When one thinks of unstable, risky banking systems, the first thing that comes to mind are visions of insolvent, state-backed building – with or without long ATM lines – in China, Greece, Italy or, in recent times, Germany. However, according to the most recent report by the Bank for International Settlements, the country with the riskiest banking system is neither of these, and is a rather “unusual suspect.”
As part of its latest quarterly report, the BIS looked at highlights of global financial flows, and found that after a modest slowdown in 2015, growth in both claims and international denominated debt securities resumed its rise in 2016, leaving banks even more exposed as counterparties to international issuers, especially should the world hit another “Dollar margin call” situation, where borrowers are unable to make payments on their obligations due to a surge in the global reserve currency.
However, cross-border international debt flows is just one aspect of bank riskiness. As part of a separate excercise profiling the domestic banking systems of some of the most prominent Developed and Emerging nations, the BIS looked at four distinct “risk” or crisis early warning indicators: i) Credit-to-GDP gap, or the difference in the current ratio from the long-run trend; ii) Property Price Gap, or the deviation of real residential property prices from their long-run trend, iii) Debt Service Ratio (DSR), which also is the deviation in the current DSR from the long-run average, and finally iv) DSR assuming a 2.50% increase in interest rates.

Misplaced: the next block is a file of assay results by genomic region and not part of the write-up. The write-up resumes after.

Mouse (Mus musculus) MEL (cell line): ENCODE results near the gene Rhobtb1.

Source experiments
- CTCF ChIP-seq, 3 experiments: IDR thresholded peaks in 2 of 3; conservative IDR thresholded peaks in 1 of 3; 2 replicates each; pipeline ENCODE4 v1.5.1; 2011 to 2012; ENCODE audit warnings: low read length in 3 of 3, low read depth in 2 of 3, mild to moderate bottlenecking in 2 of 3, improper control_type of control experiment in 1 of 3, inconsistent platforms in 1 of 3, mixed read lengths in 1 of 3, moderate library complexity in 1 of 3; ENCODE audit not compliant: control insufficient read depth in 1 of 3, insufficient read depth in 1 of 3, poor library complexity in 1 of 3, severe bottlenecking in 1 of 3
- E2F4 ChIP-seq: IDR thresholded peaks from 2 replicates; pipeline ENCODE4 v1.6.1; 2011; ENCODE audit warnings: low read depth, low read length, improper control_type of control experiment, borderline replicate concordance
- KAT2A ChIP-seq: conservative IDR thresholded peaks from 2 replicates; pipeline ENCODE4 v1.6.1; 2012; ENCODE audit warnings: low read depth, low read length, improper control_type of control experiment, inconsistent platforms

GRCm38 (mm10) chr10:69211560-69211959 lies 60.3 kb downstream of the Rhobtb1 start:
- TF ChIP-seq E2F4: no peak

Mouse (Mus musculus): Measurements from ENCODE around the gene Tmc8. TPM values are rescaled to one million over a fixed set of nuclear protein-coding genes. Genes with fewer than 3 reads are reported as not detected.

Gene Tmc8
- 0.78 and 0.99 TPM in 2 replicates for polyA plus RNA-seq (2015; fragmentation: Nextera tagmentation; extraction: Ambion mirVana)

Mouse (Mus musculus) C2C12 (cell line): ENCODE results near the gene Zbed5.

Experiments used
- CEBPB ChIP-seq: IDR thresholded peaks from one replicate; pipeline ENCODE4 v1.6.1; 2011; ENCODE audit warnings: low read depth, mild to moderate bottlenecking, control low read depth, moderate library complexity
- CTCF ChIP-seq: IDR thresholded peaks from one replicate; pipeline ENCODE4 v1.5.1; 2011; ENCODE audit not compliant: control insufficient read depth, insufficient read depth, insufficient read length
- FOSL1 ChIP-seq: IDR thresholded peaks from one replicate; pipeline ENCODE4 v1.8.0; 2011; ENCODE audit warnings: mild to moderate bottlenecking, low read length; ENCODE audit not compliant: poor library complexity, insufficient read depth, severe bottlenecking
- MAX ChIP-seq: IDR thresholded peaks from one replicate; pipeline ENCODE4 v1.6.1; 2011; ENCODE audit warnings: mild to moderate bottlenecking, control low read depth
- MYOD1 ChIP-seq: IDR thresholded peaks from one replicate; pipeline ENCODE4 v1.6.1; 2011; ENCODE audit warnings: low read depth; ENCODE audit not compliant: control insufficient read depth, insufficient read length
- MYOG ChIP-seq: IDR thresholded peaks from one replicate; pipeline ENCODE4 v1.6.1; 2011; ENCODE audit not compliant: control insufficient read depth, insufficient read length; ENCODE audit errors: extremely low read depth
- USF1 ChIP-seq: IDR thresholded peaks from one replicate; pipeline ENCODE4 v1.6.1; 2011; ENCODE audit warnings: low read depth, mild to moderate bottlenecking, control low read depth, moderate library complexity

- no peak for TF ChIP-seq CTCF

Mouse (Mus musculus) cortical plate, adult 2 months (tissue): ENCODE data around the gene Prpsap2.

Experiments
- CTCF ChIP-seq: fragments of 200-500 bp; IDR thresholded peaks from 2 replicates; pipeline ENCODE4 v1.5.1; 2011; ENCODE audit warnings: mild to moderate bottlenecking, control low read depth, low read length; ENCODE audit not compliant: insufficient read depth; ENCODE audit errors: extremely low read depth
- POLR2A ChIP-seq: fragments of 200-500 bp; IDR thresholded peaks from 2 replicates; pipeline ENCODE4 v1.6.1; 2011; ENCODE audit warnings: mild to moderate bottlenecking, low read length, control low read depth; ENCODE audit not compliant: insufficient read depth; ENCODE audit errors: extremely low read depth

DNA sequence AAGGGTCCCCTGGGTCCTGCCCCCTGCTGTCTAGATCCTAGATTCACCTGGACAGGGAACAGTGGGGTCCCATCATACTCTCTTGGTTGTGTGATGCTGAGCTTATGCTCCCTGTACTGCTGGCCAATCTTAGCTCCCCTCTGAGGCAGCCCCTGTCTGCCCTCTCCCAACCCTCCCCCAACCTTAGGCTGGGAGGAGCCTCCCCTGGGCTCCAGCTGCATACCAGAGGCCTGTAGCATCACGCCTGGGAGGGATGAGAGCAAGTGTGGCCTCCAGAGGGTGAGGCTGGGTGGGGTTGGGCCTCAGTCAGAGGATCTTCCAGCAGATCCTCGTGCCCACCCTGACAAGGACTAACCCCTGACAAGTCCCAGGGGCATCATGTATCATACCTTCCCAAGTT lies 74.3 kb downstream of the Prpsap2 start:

What it found is that the early warning indicators for financial crises continue to signal vulnerabilities in several jurisdictions. Here is what it found:
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